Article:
(star that varies in magnitude)
A variable star (or just a variable) is a star which becomes dimmer
and brighter over time as seen from Earth. This
can be due to changes in the star such as brightening
or enlarging, or through a change in whatever the
light must pass through to reach us.
Stars generally are at least slightly variable,
such as the 0.1% variability of the Sun over the solar cycle.
A few of the types:
- Cepheid variable - oscillates between being physically larger and smaller.
- W Virginis variable - specific type of Cepheid variable: 10-20 day period, spectral class F6 to K2.
- RR Lyrae variable - somewhat similar to a cepheid.
- protostars such as T-Tauri star and FU Orionis stars.
- polar or AM Herculis star - binary star with accretion of mass from a red dwarf to a white dwarf with a significant magnetic field.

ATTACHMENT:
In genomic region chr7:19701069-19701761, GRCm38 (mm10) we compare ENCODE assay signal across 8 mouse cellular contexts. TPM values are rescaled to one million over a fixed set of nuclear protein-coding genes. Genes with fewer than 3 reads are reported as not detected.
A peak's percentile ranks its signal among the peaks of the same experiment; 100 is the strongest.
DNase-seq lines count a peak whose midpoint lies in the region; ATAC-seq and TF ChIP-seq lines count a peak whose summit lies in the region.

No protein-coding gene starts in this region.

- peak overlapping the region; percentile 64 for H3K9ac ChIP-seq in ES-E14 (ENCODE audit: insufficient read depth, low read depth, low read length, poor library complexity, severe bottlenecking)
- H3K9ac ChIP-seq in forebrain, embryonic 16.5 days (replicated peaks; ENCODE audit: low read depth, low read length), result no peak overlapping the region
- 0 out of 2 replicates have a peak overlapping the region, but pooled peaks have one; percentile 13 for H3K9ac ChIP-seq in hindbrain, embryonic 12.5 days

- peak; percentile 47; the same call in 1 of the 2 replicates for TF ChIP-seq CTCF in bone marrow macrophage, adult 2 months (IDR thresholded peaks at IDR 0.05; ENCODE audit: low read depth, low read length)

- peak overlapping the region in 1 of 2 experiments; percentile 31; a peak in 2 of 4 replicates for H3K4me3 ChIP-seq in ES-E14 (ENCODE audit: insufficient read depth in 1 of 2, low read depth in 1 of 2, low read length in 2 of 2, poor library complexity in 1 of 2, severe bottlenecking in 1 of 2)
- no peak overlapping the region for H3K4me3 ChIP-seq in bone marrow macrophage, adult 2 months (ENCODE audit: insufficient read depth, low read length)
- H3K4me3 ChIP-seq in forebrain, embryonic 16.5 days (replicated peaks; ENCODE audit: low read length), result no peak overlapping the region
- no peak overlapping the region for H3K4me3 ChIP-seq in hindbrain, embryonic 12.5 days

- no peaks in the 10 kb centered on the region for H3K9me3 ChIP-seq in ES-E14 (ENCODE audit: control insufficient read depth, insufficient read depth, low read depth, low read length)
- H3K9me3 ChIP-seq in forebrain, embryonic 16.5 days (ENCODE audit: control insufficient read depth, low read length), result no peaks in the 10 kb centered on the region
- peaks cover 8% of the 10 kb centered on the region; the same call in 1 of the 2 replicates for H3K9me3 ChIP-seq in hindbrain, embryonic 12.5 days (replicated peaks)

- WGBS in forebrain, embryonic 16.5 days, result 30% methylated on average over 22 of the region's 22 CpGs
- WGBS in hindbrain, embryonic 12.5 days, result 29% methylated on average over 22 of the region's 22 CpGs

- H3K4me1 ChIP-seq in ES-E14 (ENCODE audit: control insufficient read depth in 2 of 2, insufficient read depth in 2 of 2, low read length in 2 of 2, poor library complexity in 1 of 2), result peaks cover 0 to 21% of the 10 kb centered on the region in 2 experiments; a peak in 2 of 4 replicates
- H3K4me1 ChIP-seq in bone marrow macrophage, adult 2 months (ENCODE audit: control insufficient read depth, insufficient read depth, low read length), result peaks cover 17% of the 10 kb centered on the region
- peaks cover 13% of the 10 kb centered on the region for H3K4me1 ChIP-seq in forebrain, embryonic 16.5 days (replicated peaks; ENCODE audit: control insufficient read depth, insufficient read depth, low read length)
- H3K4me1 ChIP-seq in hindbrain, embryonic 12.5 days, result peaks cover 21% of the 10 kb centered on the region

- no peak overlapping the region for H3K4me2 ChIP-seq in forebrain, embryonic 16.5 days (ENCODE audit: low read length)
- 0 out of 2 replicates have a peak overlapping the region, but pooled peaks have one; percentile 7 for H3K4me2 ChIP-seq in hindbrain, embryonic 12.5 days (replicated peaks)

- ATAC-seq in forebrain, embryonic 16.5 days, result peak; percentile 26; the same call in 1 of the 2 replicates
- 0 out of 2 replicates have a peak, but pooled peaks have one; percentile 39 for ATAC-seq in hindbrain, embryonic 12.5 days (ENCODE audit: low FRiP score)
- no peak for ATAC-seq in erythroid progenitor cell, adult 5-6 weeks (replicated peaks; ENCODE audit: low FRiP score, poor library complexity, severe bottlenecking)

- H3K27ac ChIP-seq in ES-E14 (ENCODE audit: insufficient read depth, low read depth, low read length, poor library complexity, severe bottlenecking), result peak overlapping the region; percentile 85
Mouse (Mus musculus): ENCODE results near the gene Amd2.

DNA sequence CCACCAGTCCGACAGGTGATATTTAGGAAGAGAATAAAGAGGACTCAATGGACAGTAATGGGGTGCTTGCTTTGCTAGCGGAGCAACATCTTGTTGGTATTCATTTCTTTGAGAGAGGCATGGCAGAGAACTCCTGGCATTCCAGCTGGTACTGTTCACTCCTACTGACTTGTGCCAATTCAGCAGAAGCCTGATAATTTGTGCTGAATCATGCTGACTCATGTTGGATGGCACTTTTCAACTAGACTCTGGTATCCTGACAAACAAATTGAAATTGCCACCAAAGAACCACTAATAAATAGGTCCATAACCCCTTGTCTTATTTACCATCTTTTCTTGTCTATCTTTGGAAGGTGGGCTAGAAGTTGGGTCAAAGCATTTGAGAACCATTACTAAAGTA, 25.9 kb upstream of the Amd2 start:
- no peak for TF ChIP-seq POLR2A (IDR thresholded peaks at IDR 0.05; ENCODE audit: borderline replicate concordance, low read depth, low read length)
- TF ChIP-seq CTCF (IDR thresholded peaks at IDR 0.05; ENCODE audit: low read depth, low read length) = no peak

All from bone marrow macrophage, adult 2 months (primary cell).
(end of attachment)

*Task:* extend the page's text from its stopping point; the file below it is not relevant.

- intermediate polar or DQ Herculis star - similar to a polar if the magnetic field is weaker or the stars are further apart.
- BY Draconis variable (or BY Draconis star) - apparently starspots produce their variability.
- RS Canum Venaticorum variable (or RS Canum Venaticorum star) - like BY Draconis variables that are also close binary stars.
- flare star - shows quick variations, e.g., in minutes - generally an M dwarf (examples: Wolf 359 and Barnard's Star).
- W Ursae Majoris variable - a contact binary in which the smaller companion eclipses.
The details of the observed variation offer clues to the sources
of variation, often revealing or confirming models of stellar structure
for the given star, for its particular variable-star type, and for
stars in general. In this sense, variable stars are analogous to
binary stars, which also serve as windows into stellar detail.
(star type,transient type,variable)
AD Leonis (AD Leo)
Algol (Beta Per)
cataclysmic variable star (CV)
Frank Ross's Catalog
FU Orionis star (FUor)
General Catalogue of Variable Stars (GCVS)
Messier 15 (M15)
partial ionization zone
RR Lyrae variable
T-Tauri star (TTS)
variable star designation